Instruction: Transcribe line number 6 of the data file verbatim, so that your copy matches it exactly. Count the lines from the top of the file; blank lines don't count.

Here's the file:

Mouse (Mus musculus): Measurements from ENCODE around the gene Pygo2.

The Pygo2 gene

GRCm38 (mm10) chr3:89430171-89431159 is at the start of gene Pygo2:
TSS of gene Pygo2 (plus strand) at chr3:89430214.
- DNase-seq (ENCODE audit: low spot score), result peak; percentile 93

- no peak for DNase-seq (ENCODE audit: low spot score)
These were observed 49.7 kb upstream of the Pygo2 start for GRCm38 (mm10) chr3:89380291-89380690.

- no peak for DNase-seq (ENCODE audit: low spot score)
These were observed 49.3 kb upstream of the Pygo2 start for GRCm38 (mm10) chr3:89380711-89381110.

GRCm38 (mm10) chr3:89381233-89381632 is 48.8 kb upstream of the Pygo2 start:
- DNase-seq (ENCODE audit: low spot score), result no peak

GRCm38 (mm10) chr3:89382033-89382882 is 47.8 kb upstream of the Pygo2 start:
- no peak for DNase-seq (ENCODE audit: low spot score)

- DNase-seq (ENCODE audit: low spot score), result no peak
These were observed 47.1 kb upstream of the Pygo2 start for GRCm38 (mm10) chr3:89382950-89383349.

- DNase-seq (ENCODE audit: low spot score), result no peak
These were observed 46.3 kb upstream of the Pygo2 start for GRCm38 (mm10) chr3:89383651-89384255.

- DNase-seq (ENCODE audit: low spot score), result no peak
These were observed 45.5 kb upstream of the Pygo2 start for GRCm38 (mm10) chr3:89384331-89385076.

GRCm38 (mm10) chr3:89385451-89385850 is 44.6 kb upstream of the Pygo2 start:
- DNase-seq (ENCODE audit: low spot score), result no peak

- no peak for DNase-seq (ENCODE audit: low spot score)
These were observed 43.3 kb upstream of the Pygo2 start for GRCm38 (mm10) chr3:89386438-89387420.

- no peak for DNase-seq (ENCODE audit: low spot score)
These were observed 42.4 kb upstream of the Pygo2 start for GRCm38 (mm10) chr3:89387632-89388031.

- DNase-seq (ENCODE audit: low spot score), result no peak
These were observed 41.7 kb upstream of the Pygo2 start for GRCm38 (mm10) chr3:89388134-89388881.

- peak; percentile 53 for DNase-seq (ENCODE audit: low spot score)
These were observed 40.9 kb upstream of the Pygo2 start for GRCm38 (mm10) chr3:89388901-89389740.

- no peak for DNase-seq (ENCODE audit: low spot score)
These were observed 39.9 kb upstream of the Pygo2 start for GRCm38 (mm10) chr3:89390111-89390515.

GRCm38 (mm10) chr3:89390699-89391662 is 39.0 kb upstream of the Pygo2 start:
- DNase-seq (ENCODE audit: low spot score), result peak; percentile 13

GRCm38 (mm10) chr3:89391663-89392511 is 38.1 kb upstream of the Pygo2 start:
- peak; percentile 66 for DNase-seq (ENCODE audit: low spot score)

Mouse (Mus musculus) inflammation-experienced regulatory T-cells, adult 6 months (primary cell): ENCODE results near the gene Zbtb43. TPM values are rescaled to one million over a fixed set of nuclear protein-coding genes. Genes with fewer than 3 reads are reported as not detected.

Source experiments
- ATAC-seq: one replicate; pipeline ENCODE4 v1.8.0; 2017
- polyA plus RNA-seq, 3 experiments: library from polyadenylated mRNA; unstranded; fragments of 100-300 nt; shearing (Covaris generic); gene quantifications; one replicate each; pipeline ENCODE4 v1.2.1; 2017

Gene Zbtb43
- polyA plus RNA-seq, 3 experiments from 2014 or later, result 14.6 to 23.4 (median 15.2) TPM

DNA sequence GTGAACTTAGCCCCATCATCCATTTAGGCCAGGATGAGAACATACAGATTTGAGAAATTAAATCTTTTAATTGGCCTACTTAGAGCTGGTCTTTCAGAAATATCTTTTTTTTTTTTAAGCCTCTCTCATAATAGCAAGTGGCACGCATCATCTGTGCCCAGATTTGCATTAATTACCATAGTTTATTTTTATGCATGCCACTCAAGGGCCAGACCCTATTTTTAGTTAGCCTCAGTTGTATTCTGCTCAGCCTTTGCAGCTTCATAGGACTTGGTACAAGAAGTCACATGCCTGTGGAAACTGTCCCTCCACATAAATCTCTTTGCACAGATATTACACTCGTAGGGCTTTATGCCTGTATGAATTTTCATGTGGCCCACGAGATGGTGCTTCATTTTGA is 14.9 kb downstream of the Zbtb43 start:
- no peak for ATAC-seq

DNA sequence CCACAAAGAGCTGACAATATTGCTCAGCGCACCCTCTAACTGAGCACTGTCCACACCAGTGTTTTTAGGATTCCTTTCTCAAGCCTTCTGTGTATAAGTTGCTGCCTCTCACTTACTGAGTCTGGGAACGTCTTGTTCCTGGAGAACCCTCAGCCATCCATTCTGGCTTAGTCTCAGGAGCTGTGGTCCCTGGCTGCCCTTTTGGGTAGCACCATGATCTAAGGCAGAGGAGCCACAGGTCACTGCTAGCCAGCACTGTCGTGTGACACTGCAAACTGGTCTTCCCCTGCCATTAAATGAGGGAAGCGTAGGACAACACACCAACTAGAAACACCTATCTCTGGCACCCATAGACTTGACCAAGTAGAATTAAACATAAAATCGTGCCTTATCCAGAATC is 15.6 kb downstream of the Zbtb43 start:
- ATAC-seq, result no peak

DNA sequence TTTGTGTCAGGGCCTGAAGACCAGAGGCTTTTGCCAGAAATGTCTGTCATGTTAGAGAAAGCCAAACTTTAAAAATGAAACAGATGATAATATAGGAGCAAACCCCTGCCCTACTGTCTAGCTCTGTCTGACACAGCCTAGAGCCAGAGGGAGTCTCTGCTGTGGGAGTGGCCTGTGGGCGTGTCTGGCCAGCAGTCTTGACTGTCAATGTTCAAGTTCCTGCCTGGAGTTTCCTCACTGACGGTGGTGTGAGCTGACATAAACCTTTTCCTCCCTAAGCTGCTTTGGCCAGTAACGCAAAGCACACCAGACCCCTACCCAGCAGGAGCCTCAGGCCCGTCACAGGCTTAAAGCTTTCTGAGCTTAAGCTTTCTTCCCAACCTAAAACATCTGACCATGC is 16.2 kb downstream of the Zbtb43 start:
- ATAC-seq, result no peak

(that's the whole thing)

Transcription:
- no peak for DNase-seq (ENCODE audit: low spot score)